The fourth years are teary cheery and blessed.
As their time here at Uva has come to an end.
That’ll be me next year. This summer, is my last…
As a third year student I have grown quite used
To receiving grades and that anxiety, self-induced.
But this summer is different, I will be going abroad
On Denmark on Copenhagen on Samso!
The course is about sustainable practices and green energy galore
I expect there’ll be some management and business practices
In store, for us as we arrive.
Packing and repacking is how I have spent my day
You can never be certain what’ll you need.
Clothes currency and my computer are going for sure
Perhaps my camera, I doubt this trip will be a bore.
I hope to see all the sights and maybe learn a few Danish words
I have an eight hour flight to catch later today
And I am certain I will sleep the entire way
The weather reports say clear skies and light rain
It’ll be a slightly colder in this Danish city than our c’ville heat.
If I wanted warmth I could have stayed home. I’m looking for adventure
And thrills, that’ll make me much more enriched as a person.
I want to really see the culture and how it differs from my own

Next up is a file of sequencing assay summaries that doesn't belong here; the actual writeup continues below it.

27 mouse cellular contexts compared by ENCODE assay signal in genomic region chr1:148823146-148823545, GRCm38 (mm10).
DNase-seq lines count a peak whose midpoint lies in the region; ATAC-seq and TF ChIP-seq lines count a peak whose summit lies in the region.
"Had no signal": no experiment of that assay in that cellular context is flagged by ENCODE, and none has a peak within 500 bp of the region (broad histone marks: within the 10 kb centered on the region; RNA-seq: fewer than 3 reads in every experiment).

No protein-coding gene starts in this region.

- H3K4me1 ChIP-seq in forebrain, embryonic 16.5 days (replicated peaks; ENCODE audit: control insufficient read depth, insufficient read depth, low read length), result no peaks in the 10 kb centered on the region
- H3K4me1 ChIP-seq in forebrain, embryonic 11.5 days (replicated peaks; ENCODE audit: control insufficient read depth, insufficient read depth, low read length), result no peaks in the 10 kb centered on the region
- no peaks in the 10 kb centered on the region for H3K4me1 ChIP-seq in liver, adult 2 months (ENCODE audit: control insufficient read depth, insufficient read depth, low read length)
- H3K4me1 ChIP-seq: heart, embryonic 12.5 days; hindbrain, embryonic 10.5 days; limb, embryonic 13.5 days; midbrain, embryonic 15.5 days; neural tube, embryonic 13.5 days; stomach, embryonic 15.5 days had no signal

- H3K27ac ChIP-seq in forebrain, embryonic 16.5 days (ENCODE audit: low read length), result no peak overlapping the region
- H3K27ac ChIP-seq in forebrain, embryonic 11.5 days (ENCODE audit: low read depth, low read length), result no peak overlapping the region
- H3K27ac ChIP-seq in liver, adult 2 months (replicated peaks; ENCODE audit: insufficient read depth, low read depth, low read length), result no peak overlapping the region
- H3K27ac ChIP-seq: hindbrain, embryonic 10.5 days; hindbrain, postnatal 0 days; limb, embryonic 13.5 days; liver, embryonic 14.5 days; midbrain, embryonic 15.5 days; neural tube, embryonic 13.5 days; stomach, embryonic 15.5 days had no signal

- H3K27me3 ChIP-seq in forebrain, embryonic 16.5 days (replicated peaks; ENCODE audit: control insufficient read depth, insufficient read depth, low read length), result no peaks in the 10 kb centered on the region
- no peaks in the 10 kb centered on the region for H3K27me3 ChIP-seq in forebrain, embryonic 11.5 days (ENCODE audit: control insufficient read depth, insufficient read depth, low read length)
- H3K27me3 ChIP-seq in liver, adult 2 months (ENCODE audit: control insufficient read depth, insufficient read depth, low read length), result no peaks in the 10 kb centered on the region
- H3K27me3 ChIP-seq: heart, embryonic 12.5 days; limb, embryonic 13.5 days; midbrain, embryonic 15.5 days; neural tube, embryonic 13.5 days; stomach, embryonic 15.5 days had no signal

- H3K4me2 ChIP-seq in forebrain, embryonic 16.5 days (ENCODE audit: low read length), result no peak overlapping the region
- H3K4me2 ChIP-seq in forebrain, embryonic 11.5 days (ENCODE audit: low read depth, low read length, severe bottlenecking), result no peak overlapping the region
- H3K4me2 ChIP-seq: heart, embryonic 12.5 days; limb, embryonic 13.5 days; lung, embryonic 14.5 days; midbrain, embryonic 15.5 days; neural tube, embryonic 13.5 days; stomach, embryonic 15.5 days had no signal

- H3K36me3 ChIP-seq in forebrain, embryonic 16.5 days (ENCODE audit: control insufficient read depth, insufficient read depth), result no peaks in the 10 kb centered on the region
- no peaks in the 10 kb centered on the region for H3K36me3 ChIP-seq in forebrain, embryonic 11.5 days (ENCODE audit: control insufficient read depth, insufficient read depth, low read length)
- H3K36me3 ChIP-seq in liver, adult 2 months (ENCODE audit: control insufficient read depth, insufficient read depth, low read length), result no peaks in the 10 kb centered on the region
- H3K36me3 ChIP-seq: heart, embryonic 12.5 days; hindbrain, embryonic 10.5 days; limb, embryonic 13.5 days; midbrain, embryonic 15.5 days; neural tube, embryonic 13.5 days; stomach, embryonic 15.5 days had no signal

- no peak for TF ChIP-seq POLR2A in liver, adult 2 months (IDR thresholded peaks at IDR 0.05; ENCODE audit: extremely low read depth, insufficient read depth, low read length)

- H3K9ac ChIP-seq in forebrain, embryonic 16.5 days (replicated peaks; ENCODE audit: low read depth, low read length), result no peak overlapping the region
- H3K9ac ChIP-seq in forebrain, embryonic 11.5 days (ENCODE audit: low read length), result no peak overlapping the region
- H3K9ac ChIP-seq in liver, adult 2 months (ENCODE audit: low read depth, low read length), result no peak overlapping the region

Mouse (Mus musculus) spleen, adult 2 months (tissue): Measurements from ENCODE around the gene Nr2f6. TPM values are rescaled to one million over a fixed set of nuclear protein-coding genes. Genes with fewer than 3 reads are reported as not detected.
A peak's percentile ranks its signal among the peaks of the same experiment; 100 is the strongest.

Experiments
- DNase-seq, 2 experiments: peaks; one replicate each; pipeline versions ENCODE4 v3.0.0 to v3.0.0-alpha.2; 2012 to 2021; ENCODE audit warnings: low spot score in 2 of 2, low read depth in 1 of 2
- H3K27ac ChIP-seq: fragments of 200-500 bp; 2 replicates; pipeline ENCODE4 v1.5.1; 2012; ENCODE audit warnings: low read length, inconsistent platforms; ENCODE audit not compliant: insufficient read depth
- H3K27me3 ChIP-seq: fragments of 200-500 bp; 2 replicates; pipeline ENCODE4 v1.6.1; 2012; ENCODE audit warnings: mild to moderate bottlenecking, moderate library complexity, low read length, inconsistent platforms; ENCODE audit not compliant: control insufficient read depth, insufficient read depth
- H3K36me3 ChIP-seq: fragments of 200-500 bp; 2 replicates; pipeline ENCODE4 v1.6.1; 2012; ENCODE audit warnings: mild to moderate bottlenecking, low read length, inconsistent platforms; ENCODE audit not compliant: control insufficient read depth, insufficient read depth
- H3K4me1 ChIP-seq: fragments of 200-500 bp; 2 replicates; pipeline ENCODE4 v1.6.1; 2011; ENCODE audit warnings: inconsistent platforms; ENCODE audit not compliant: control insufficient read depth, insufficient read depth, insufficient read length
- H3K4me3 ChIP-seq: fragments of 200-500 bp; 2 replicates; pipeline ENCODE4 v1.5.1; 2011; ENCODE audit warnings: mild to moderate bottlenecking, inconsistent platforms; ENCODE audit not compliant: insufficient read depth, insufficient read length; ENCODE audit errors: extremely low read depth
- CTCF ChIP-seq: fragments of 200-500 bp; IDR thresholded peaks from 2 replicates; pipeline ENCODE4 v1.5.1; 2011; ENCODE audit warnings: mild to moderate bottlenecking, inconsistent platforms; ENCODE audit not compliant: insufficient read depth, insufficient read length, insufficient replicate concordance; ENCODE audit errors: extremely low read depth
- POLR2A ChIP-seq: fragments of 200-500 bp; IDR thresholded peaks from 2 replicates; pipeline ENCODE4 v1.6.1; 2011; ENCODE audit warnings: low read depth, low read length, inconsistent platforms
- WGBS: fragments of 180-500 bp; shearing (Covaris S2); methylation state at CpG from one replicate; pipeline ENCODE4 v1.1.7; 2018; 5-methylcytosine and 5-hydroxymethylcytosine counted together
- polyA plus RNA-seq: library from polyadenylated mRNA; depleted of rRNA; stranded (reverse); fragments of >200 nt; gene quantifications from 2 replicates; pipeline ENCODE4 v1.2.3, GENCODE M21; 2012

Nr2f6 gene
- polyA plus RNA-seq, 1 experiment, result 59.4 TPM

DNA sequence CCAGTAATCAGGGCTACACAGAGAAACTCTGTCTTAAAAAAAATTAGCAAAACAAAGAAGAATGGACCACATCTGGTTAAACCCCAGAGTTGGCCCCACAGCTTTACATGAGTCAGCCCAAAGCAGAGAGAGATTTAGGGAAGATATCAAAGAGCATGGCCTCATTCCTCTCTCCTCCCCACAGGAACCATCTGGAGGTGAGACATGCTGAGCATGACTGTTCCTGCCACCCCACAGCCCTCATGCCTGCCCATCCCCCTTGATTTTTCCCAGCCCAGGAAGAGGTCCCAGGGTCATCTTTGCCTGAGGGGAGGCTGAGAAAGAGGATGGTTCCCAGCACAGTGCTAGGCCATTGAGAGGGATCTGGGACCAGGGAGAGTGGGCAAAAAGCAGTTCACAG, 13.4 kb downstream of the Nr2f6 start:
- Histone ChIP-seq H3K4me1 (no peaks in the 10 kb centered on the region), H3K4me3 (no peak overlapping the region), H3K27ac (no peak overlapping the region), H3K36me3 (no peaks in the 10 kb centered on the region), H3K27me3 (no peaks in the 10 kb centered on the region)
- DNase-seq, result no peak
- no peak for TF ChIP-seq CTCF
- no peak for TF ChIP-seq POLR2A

And the American society we are used to
Finals may have ended but my summer is just beginning!
Third year McIntire School of Commerce student Heidi Collins shares a new experience with yoga during her time in Copenhagen, Denmark.
This past week I decided to try something new. My good friend Kendall, a yoga enthusiast, encouraged me to do Bikram Yoga with her. I purchased a week of these hot yoga classes so popular amongst the Danes, and have been ending my school days practicing hot yoga while the cold snow falls outside.
Naturally energetic, restless, and always on the go, particularly now while I am immersed in a brand new country and culture, I had not taken the time to slow down and relax. The 90 minute class consists of 26 poses done twice each, combining intense concentration, patience, determination, and self-control to achieve the proper balance. Balance is not easy though. Once you enter a pose, you need to focus on every muscle and limb to maintain the position. It is a fight amidst struggles and falls to achieve the proper stability and move forward to the next pose.
These past few yoga classes have really made me realize the application of yoga to life, which the Danes have truly incorprated into their culture and lifestyle. Life is all about achieving balance. Balance between school and family; between work and play; between movement and rest; between cold and warmth. Between indulgence and restraint; between tradition and modernity; between grandeur and simplicity; between stress and tranquility.